The reason for concentrating so much on the young when discussing fitness is obvious. A kid who enjoys an early enthusiasm for Dickens will still value good literature years later. And a child who is taught good health stands a better chance of staying healthy.

There's historical evidence to support this reasoning. More than 30 years ago, a report on the fitness of American youth was delivered to President Eisenhower. It said U.S. kids were in lousy shape. In response to that report, the President's Council was formed, phys-ed programs sprouted throughout the land, and fitness tests became routine in schools. The 1960s are now seen as the high-water mark for youth fitness in the U.S., and many of the baby boomers carried their health habits with them. But even as they were graduating to health clubs—and creating the illusion of the Great American Fitness Boom—the schools they once attended were all but locking the gyms.

"Today's adults had a taste of fitness from their phys-ed classes in school before phys ed was dropped by many schools," George Allen, the former NFL coach who was chairman of the President's Council from 1981 to '87, has said. "But today's kids don't get that taste of fitness now when they're young. My concern is that they might not be inclined to pursue it later on."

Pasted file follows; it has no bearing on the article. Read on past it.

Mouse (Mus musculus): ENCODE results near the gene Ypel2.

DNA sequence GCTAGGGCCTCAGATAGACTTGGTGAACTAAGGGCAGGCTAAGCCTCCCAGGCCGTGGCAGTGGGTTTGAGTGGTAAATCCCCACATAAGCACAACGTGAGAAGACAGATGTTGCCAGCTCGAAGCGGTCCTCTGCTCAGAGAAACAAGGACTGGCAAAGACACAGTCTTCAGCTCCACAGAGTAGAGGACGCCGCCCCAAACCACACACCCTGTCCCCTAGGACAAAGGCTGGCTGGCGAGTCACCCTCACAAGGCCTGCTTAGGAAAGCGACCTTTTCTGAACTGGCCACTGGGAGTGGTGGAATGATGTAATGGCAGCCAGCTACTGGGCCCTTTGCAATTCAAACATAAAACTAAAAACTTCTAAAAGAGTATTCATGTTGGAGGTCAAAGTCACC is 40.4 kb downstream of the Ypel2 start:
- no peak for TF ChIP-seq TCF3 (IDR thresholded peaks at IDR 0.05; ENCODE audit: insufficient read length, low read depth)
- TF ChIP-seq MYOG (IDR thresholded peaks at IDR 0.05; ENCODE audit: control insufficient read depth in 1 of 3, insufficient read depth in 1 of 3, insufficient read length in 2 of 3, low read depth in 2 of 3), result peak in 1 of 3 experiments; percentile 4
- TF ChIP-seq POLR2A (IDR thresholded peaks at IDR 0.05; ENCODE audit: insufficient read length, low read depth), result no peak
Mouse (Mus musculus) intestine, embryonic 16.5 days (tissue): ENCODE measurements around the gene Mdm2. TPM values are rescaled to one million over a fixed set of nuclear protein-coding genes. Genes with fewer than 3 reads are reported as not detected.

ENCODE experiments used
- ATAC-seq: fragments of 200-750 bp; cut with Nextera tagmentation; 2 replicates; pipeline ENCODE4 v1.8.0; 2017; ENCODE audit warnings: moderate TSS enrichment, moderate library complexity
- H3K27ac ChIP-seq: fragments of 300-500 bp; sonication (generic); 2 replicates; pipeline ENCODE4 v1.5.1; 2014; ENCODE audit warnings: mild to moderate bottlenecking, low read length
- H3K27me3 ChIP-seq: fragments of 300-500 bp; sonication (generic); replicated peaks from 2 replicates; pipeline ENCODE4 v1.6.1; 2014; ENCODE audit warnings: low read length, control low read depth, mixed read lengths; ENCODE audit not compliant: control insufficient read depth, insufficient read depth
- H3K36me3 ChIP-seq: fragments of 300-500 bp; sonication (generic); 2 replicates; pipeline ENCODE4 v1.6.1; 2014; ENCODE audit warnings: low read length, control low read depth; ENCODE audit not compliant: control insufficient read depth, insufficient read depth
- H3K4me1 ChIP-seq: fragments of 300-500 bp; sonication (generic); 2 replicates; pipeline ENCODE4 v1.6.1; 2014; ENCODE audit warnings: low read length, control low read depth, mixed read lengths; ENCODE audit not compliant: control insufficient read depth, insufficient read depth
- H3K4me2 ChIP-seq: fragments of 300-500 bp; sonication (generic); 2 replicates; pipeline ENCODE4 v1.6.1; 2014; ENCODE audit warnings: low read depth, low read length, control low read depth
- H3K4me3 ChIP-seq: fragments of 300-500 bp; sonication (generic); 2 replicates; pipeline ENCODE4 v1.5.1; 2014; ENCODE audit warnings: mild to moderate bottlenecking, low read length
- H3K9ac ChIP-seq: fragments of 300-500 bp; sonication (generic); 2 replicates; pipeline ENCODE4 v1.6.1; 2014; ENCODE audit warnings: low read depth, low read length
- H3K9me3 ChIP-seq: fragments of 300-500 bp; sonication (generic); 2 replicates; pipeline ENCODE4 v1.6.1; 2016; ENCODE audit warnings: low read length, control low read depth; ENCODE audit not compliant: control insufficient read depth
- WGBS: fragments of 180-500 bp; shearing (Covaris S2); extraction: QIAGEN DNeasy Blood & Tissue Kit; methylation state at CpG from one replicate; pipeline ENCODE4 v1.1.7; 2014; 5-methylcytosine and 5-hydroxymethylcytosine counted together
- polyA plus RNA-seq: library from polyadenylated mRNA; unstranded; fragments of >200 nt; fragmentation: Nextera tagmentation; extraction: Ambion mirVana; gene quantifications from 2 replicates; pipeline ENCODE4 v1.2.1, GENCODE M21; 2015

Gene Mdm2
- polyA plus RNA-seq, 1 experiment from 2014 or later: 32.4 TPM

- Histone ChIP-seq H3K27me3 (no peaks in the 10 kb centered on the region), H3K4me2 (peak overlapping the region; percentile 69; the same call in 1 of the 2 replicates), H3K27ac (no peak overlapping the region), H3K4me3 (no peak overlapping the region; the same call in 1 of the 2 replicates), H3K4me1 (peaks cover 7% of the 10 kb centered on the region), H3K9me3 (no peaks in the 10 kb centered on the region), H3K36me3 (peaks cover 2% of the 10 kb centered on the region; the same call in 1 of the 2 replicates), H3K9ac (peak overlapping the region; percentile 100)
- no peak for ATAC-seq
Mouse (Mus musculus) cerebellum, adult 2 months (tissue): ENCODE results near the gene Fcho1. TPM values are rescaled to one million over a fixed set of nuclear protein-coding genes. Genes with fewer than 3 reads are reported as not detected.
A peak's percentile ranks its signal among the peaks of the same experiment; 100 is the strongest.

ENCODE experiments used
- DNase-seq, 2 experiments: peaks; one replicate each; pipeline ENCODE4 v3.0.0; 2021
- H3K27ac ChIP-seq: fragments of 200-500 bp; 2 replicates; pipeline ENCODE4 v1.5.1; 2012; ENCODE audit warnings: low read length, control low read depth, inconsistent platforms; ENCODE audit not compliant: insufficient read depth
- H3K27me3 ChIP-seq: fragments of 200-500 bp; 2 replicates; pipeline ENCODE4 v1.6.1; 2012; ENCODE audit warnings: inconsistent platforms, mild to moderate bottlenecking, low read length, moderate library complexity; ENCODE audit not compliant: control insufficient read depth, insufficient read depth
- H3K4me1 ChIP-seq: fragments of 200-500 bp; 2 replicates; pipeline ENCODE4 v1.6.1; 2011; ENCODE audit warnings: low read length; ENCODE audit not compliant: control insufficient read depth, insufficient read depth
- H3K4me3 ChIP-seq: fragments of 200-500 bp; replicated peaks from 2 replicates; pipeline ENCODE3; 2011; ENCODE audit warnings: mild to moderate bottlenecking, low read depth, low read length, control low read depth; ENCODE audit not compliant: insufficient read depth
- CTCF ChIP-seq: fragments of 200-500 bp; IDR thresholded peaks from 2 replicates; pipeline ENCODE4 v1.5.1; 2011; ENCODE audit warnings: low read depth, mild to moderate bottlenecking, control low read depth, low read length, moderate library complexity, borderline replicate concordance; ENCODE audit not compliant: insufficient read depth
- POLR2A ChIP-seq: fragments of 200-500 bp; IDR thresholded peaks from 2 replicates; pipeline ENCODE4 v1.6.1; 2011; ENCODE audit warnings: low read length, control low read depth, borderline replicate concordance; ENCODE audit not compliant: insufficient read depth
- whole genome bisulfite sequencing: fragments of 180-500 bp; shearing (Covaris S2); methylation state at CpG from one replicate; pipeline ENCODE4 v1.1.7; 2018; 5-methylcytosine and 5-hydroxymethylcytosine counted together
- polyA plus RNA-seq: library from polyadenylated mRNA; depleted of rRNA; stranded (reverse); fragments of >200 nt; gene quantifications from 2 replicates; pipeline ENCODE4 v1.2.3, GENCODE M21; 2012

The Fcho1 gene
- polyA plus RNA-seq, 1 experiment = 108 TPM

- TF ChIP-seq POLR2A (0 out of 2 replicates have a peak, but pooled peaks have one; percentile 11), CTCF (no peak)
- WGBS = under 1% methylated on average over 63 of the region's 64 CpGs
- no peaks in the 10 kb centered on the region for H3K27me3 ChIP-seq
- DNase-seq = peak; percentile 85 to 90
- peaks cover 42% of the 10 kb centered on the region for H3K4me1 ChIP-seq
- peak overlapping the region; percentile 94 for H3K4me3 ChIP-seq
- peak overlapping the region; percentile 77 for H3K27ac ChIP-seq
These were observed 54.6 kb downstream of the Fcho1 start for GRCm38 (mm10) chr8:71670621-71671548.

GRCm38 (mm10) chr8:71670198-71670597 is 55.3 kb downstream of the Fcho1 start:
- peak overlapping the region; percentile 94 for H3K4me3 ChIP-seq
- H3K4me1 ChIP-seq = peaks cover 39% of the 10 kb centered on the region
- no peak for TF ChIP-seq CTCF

The devastating drought that struck parts of the U.S. last summer and continues to threaten water supplies and wildlife (page 48) can't with certainty be linked to human-caused depletion of the earth's protective ozone layer. Still, scientists at a New York conference on global climate change warned last week that unless man stops producing ozone-threatening chlorofluorocarbons—chemicals used in refrigerants, aerosol propellants and other applications—and also cuts down on carbon-dioxide emissions from automobiles, the earth will face a temperature rise in the next several decades "without precedent in human history." This warming, the conference participants said, would bring even worse droughts and raise seas to levels that would threaten coastal areas.

The conference report underscored the urgency of the global-warming threat and proposed eliminating production of chlorofluorocarbons by the year 2000, an idea that received the heartening endorsements last week of both President Bush and the 12 European Community nations. As Thomas Jorling, commissioner of the New York State Department of Environmental Conservation, said at the conference, "The worst scenario is that the human community makes no changes."


Dan Hamer has struck upon a brilliant idea: He is collecting used athletic shoes and distributing them to homeless agencies in greater Los Angeles. "There's a lot of guilt associated with spending $90 for a new pair of Nikes," says Hamer, a Trabuco Canyon, Calif., CPA and recreational runner. "People feel better knowing their old shoes are being put to good use."